It looks like Mercedes has caught hybrid fever. In August, the company launched its Mercedes S400 mild hybrid—the first hybrid from a European automaker and the first hybrid vehicle to use a lithium ion battery. Even more impressive, Dieter Zetsche, CEO of Daimler, is promising a hybrid version of each of Mercedes’s high-volume cars and a plug-in hybrid in 2012.
The $89,000 Mercedes S400 mild hybrid began arriving in US showrooms in August. The S400 hybrid is the lowest-price model in the S-class range—and yesterday was awarded a federal tax credit of $1,150 awarded this week. At the same time, the S400’s mileage rating of 19 mpg in the city and 26 on the highway is 30 percent more fuel efficient than the more expensive S550. Efficiency gains come from the 120-volt battery pack, which is neatly packaged in the engine compartment—unlike other hybrids that use trunk space for the batteries.
The tradeoff of efficiency for horsepower reflects a shift in the luxury market. The Mercedes S550 delivers 382 horsepower versus the S400’s 275 hp. “I am convinced that many customers continue to want a comfortable and spacious car. They would not like to be called callous by their neighbor because the fuel consumption is astronomic,” Zetsche said in an interview with Automotive News. “We have to provide fun without pain by being able to offer these kinds of attributes in a vehicle and with lower fuel consumption.”
Mercedes-Benz will trumpet the S400 hybrid in a green ad campaign beginning in early 2010. Mercedes expects the S400 hybrid to account for 10 percent of S-class sales—which will add up to about 2,000 sales in a year.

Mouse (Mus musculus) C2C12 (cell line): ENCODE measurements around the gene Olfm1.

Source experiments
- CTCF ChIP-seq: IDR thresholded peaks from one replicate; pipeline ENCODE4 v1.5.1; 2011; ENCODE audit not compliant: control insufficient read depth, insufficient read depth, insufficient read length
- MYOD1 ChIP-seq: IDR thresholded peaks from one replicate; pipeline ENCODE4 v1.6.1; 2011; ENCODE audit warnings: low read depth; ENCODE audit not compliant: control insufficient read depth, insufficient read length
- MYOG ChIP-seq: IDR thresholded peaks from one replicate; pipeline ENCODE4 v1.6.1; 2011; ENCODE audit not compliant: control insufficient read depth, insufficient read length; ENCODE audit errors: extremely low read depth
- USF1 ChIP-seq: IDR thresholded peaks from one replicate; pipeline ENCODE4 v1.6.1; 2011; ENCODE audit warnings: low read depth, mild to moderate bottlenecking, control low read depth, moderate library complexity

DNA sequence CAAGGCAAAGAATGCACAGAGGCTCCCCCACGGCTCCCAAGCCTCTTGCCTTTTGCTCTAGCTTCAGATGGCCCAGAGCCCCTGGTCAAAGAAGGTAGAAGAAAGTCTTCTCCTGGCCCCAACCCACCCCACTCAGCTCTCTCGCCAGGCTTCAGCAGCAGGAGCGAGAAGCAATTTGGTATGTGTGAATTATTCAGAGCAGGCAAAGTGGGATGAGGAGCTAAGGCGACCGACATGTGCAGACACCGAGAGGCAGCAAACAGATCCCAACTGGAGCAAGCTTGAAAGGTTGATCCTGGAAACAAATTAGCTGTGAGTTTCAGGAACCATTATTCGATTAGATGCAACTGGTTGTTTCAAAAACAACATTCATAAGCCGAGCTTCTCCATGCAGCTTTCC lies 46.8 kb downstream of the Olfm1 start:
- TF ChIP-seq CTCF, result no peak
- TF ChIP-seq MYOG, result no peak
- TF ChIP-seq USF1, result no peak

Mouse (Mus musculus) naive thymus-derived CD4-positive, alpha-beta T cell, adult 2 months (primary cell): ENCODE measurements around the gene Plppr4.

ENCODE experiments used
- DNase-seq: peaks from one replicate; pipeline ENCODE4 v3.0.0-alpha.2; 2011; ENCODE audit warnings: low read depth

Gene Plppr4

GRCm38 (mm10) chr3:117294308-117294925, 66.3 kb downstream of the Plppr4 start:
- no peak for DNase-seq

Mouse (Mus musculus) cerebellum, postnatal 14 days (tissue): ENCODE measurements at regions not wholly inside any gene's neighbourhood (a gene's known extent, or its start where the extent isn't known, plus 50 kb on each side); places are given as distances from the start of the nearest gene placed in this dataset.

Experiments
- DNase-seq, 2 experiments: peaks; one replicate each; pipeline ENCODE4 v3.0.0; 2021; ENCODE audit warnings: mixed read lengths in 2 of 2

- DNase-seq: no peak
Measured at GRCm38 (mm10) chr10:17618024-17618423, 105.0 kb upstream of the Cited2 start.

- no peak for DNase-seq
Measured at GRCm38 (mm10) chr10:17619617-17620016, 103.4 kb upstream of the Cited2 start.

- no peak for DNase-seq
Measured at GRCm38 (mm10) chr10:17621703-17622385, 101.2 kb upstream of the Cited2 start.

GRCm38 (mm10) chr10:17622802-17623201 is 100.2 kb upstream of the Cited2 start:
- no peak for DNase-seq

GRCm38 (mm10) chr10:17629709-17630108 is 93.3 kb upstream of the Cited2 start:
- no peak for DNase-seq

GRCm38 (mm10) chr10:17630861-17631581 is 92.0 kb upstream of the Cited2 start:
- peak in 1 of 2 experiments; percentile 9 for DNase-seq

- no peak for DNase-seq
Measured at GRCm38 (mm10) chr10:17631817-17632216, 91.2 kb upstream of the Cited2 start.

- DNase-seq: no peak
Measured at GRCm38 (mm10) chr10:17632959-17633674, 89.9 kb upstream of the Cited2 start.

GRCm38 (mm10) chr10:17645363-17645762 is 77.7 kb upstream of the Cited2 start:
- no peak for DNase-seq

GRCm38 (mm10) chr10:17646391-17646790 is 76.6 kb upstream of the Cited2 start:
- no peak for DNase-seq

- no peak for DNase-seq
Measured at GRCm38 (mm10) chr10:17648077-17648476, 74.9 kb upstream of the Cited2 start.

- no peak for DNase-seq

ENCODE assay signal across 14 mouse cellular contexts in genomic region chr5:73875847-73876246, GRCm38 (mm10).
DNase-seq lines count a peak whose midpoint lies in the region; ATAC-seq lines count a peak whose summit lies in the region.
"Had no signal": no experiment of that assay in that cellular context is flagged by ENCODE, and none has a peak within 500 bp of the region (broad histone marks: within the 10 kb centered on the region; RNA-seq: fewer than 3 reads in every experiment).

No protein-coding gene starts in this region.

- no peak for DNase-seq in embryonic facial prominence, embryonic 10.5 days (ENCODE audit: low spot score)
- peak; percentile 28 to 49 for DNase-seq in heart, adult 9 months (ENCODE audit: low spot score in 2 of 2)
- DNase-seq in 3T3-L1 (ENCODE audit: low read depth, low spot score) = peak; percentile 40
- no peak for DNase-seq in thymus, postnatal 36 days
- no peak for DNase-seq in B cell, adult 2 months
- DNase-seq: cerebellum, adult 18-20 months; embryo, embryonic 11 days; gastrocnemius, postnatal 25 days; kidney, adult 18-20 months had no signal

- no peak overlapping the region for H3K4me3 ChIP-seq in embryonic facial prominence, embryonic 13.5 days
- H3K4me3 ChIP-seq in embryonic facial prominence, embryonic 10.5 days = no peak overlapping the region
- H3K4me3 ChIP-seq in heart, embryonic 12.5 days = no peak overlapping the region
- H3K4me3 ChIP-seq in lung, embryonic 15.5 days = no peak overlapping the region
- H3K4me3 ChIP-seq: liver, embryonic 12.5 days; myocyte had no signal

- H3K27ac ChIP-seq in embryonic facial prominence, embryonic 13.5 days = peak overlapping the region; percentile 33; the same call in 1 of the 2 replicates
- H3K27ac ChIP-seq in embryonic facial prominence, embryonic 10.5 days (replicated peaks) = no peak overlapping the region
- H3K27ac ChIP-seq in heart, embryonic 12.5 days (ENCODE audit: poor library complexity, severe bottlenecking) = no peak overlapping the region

Mercedes Plug-ins On the Way
More Mercedes hybrids are headed into production. A Mercedes M-class hybrid SUV, the ML450 Hybrid, with an expected fuel economy of 21/24, is scheduled to arrive by the end of this year, and hybrid gas-electric versions of the C and E classes are expected in the next year or two. When the S class is redesigned in 2012, Mercedes will launch the S500 plug-in hybrid with close to 20 miles of all-electric range, thanks to a 10 kilowatt-hour lithium battery pack.
Mercedes is not going to stop with a plug-in hybrid. The company wants a pure electric car and fuel cell vehicle on the market in the next few years. Zetsche views all of these electric-drive technologies as a continuum. “It starts with the stop-start unit, goes from a mild hybrid to a full hybrid, and then you come to a standard where it flip-flops—electric is the main power and combustion is an add-on,” said Zetsche. “It ends with electric, be it fuel cell or battery electric.”
Daimler today announced that it selected Hambach, France, as the location for future mass production of the electric version of its Smart ForTwo. “The smart ForTwo Electric Drive proves that emission-free driving in an urban environment is already feasible today,” Zetsche said. Initial production of 1,000 vehicles will begin this year—for test evaluation in Europe and the US—with “series” production of the Smart ForTwo Electric Drive (ED) expanding in 2012.
Zetsche believes that it’s too risky to bet on any single technology. “This will be a gradual changeover from one technology to the other. In between, there will be hybrids and plug-in hybrids for quite some time.”